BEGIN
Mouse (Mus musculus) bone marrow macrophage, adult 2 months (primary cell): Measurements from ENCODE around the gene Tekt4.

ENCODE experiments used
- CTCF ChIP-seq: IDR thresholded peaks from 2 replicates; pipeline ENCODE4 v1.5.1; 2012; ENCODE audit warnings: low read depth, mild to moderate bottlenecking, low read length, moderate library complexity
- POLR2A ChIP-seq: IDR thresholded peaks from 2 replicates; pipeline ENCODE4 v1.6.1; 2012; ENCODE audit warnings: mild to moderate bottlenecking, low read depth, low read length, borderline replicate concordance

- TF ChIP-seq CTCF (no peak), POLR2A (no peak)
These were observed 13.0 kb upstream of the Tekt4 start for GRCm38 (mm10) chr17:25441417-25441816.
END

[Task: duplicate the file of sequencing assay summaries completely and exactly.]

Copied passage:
Mouse (Mus musculus) bone marrow macrophage, adult 2 months (primary cell): Measurements from ENCODE around the gene Tekt4.

ENCODE experiments used
- CTCF ChIP-seq: IDR thresholded peaks from 2 replicates; pipeline ENCODE4 v1.5.1; 2012; ENCODE audit warnings: low read depth, mild to moderate bottlenecking, low read length, moderate library complexity
- POLR2A ChIP-seq: IDR thresholded peaks from 2 replicates; pipeline ENCODE4 v1.6.1; 2012; ENCODE audit warnings: mild to moderate bottlenecking, low read depth, low read length, borderline replicate concordance

- TF ChIP-seq CTCF (no peak), POLR2A (no peak)
These were observed 13.0 kb upstream of the Tekt4 start for GRCm38 (mm10) chr17:25441417-25441816.